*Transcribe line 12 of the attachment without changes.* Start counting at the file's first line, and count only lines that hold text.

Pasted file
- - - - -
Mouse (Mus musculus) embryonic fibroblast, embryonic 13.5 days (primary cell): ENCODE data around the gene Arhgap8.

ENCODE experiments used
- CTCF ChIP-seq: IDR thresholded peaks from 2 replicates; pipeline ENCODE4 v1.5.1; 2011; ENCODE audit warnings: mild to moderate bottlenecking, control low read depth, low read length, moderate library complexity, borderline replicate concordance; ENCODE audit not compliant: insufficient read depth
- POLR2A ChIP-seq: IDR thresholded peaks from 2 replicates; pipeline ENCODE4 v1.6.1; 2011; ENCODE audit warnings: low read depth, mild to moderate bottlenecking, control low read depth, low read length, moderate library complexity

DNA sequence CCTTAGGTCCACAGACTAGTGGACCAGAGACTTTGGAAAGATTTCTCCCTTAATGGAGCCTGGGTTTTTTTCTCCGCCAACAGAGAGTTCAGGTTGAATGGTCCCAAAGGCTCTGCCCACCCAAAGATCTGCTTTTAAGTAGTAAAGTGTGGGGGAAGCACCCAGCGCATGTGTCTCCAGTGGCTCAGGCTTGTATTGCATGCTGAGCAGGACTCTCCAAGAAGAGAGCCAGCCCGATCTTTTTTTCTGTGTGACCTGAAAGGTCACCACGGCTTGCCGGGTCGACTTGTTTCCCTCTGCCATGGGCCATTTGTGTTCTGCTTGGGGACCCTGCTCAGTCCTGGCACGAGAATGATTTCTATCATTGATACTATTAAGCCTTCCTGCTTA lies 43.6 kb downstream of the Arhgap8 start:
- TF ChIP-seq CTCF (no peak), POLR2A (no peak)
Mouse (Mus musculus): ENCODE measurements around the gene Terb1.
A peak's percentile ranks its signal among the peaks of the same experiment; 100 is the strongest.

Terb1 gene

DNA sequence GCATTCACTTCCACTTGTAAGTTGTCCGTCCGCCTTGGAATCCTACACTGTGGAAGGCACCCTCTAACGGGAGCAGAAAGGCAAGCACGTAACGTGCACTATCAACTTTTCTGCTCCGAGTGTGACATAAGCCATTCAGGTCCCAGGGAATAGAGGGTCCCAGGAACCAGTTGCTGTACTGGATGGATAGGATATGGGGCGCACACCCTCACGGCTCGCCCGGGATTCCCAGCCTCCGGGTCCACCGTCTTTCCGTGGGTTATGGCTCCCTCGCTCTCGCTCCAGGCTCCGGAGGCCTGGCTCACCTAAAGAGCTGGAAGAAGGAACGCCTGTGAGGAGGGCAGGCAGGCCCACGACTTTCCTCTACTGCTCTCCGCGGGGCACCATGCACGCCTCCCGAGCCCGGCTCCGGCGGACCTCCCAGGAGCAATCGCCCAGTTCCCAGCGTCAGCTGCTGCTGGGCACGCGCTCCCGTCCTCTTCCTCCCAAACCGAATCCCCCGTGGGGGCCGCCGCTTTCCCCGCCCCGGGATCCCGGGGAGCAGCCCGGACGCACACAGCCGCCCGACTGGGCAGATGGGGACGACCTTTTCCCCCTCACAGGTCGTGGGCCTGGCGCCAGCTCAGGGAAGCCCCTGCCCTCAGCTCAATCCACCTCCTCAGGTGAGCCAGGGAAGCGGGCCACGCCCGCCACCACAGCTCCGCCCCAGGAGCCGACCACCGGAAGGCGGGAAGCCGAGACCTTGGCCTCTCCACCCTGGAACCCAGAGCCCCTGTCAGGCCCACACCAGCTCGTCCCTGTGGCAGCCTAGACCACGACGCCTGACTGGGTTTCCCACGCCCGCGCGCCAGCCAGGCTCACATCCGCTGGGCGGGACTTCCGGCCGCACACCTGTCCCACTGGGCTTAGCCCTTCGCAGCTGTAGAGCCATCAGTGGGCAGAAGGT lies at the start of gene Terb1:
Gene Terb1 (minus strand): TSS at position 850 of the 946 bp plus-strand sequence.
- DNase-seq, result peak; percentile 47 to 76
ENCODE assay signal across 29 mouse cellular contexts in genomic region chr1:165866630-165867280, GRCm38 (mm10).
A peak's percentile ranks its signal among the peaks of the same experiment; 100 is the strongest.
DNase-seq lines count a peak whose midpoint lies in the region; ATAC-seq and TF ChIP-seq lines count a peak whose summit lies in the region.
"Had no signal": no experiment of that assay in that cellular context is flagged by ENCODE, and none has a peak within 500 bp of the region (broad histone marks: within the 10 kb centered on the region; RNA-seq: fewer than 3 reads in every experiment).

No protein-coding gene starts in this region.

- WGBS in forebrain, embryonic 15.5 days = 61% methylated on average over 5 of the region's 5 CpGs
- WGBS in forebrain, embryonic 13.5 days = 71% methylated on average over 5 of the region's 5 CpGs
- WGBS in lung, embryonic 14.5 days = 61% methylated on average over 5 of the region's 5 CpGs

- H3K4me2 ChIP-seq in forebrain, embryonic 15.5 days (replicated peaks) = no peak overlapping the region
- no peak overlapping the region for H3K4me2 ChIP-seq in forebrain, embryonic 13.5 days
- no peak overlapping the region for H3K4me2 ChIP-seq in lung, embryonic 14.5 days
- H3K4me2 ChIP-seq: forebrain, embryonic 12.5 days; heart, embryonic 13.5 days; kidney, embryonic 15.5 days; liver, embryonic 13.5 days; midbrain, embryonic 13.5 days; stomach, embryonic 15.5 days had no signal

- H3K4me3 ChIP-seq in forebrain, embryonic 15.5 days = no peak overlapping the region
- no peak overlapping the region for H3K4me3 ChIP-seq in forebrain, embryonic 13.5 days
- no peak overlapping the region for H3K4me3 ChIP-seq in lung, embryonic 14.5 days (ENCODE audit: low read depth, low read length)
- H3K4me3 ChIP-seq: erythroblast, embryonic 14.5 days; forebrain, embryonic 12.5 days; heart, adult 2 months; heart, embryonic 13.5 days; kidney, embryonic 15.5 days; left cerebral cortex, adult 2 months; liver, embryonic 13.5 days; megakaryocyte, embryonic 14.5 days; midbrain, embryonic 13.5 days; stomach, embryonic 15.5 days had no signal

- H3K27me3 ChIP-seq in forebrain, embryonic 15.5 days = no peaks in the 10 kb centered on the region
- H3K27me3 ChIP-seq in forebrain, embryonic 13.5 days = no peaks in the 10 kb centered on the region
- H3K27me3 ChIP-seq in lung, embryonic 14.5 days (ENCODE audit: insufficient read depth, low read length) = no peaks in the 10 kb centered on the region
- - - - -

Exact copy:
- DNase-seq, result peak; percentile 47 to 76